Honor “A Day of Remembrance and Reconciliation” or Orange Shirt Day
National Day of Remembrance and Reconciliation or Orange Shirt Day promotes awareness about the Indian residential school system which continues to impact Native American communities in the United States and Canada. This day honors and remembers the children forced into Indian boarding schools, those who did not come home, the survivors, and families and promotes healing. National Day of Remembrance and Reconciliation also reminds us of the work that still needs to be done and we are doing our part by observing this day.
Indian residential schools, once called American Indian boarding schools, were established in the early 19th century. The schools were developed as an assimilation model to teach Native American children Euro-American ways. Residential schools stripped Native American children of their culture, including their language, customs, music, and traditions.
Recently an Alaska Native Girl, Anastasia Ashouwak, who passed more than 100 years ago at a boarding school in Pennsylvania was brought home to Kodiak. Her remains were buried in Old Harbor. Ashouwak’s family was originally from the village of Kaguyak on the southern tip of the island, but her family moved to Old Harbor when the village was washed away by the 1964 tsunami. Anastasia and 10 other students from Kodiak Island were sent to the Carlisle Indian Industrial School in 1901 where she spent 3 years before passing from tuberculosis. The Alutiiq Museum hopes to bring another girl, who is buried at Carlisle, home to Kodiak. This has brought more awareness to the impact residential schools had on our island community.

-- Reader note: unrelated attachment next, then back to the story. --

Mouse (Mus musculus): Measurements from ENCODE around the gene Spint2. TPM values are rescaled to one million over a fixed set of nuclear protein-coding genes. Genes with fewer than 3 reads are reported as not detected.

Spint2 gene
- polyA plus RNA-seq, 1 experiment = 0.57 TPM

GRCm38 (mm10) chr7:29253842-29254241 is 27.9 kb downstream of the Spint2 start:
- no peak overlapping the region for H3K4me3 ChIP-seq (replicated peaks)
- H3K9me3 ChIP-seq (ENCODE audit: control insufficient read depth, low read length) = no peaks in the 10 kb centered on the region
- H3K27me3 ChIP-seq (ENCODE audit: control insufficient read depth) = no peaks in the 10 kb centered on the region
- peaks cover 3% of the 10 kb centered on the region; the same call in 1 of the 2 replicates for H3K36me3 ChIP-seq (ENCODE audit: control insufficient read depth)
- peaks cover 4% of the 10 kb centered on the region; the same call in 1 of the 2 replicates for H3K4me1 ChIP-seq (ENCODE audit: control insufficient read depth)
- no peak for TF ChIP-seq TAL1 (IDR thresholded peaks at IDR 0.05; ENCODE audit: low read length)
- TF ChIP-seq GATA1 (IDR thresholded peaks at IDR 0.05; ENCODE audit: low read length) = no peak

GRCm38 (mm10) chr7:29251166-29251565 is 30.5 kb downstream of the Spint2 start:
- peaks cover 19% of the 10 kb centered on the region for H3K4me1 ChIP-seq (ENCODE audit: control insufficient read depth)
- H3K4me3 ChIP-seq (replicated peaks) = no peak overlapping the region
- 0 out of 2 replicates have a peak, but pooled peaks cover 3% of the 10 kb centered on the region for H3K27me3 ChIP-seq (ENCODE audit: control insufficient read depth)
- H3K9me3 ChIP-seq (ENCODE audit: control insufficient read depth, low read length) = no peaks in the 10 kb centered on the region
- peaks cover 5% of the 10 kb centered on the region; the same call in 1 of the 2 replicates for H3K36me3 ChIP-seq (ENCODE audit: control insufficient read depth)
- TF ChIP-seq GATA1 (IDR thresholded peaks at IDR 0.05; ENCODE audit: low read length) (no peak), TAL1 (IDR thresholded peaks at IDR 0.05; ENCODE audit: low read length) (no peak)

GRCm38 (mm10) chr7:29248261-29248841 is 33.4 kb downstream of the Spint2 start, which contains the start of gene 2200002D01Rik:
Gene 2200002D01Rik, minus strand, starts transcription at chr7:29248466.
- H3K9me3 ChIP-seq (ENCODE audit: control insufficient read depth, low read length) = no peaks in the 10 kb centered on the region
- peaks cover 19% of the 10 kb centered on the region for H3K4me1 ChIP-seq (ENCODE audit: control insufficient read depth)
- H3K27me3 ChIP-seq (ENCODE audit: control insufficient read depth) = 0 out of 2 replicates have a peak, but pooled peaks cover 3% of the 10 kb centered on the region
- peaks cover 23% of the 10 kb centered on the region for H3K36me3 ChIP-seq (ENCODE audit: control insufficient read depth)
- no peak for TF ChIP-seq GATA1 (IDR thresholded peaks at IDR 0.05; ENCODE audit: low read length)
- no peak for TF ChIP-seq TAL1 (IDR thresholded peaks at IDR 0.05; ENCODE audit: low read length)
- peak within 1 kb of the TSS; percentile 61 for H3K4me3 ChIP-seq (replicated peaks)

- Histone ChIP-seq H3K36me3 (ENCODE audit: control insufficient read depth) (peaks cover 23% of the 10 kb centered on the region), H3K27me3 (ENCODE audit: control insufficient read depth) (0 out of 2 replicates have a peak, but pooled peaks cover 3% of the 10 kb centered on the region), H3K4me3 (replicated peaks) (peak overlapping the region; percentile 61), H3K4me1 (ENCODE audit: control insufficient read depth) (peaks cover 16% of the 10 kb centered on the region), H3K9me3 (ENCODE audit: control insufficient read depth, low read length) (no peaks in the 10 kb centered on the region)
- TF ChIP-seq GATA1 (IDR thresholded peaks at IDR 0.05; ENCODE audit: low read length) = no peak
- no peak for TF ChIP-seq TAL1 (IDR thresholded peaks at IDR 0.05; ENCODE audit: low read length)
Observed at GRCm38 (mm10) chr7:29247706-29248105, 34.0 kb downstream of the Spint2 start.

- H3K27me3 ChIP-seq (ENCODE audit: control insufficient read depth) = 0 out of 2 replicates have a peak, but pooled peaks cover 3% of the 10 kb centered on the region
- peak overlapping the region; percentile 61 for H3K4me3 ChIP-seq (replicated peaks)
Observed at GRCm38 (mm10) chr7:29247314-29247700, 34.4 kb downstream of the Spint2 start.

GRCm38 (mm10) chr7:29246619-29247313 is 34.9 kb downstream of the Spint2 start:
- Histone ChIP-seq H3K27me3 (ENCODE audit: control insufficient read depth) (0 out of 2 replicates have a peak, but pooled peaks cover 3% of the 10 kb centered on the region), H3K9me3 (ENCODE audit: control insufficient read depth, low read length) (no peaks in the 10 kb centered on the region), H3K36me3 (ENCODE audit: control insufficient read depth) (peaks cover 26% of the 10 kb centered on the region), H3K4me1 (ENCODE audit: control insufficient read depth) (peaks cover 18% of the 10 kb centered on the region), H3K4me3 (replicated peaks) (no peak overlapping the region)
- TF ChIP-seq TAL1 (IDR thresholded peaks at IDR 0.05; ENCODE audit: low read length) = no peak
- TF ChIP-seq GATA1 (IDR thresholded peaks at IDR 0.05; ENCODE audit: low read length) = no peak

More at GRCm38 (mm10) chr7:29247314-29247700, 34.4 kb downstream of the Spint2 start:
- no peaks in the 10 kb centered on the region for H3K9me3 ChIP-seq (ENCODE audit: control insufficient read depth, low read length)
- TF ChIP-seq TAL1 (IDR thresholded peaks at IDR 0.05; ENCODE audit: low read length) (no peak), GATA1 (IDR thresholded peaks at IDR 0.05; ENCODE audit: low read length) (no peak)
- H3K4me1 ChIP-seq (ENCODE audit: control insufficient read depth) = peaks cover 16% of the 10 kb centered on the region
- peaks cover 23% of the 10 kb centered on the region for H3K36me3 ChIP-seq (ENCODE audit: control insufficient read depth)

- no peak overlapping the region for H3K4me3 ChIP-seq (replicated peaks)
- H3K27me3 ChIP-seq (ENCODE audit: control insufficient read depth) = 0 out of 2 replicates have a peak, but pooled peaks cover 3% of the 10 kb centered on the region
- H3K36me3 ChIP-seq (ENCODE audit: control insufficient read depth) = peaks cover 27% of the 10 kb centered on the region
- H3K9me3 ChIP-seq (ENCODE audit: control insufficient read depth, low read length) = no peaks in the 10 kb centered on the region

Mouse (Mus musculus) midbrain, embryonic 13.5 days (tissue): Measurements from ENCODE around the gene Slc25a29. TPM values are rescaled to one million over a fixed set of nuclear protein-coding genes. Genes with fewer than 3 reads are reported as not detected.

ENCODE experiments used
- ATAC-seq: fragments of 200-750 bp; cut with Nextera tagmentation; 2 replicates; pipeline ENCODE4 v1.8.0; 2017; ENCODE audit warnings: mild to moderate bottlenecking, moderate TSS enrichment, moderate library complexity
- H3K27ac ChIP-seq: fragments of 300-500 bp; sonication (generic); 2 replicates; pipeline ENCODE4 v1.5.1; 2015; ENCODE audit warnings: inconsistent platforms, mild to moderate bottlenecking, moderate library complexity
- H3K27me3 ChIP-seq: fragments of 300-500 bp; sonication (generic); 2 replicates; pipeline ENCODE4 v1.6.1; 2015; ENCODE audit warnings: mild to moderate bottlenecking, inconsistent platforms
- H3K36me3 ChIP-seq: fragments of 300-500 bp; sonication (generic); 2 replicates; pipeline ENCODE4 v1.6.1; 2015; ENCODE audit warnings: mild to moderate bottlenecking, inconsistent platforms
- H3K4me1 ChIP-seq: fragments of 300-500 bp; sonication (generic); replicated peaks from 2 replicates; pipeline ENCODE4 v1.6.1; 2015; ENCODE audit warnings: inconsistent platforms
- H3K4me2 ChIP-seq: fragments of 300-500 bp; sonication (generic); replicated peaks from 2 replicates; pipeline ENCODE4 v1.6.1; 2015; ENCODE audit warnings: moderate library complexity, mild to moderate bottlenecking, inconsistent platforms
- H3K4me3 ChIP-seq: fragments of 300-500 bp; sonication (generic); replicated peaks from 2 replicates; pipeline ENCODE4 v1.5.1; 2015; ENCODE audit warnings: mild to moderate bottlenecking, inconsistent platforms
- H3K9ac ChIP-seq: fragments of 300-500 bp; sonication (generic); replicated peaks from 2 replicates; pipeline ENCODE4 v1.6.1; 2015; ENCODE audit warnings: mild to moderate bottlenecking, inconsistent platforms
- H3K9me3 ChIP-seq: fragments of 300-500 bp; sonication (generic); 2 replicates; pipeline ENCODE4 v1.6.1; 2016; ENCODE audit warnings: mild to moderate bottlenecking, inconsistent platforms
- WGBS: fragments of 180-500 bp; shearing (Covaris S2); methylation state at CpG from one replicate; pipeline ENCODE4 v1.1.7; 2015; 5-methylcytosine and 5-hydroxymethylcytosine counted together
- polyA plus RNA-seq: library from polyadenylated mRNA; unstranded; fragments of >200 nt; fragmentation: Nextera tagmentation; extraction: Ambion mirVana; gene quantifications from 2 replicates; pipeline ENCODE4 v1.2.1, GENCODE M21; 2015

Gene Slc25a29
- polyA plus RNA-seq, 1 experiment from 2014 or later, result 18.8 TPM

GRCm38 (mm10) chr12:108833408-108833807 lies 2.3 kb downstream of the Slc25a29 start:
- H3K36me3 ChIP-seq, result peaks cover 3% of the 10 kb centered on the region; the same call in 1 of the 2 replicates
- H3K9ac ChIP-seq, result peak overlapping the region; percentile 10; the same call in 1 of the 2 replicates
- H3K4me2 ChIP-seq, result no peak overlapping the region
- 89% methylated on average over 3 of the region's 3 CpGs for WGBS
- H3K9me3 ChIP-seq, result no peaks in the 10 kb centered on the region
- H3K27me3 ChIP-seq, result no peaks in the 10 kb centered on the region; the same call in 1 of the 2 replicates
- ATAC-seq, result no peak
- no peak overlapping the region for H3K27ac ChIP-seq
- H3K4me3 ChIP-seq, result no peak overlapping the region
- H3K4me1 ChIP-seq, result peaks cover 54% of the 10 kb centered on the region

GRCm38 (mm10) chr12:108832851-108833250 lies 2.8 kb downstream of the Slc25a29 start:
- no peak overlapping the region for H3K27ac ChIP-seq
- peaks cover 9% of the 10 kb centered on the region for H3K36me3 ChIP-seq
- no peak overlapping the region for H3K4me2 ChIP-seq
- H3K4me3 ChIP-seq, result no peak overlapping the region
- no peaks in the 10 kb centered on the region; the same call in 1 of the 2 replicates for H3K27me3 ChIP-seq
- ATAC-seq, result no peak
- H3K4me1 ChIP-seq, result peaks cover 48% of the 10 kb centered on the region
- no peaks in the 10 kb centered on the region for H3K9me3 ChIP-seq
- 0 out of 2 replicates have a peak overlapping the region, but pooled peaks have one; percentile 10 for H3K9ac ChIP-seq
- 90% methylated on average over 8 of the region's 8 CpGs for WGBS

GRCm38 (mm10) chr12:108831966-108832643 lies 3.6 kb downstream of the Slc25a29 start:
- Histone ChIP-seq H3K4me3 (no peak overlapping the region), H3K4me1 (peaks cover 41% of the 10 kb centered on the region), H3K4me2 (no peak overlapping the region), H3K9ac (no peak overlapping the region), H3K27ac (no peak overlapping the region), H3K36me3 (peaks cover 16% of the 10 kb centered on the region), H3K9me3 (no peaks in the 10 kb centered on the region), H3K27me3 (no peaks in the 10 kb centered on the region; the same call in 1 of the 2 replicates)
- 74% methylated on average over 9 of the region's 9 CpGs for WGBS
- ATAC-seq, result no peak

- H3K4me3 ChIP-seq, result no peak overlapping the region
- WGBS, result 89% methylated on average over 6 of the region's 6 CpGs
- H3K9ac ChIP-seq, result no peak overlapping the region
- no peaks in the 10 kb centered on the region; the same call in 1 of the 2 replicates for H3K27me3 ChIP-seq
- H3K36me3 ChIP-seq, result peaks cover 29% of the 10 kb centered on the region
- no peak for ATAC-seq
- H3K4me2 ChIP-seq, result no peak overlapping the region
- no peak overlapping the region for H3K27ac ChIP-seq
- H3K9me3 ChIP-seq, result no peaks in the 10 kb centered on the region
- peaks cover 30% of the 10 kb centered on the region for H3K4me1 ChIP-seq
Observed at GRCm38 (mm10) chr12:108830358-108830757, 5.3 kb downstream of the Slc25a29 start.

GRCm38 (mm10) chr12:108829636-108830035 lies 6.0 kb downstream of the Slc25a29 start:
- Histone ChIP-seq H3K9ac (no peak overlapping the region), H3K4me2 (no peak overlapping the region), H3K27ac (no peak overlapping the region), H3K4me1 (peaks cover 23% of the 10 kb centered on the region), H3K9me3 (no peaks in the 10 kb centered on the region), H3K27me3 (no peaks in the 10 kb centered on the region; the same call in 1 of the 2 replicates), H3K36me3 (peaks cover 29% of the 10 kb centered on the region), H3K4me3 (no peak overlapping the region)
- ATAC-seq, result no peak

Please wear an orange shirt or another symbolization to show your support for this day of Remembrance and Reconciliation. Support those who did not escape, those that experienced this trauma, and the generational impacts that boarding schools have had. Communities across the United States and Canada commemorate Orange Shirt Day by hosting memorials, candlelight vigils, and walks. Speakers offer a historical perspective to raise awareness. More resources can easily be found at orangeshirtday.org and alaskachildrenstrust.org or by searching for “Orange Shirt Day”.
At KIBSD, we look forward to seeing orange shirts, orange bracelets (available to any middle or high school student), stickers (available to any elementary student), or pins (handed out last year) in schools on September 29th (as the Day of Remembrance and Reconciliation is on Saturday, September 30th).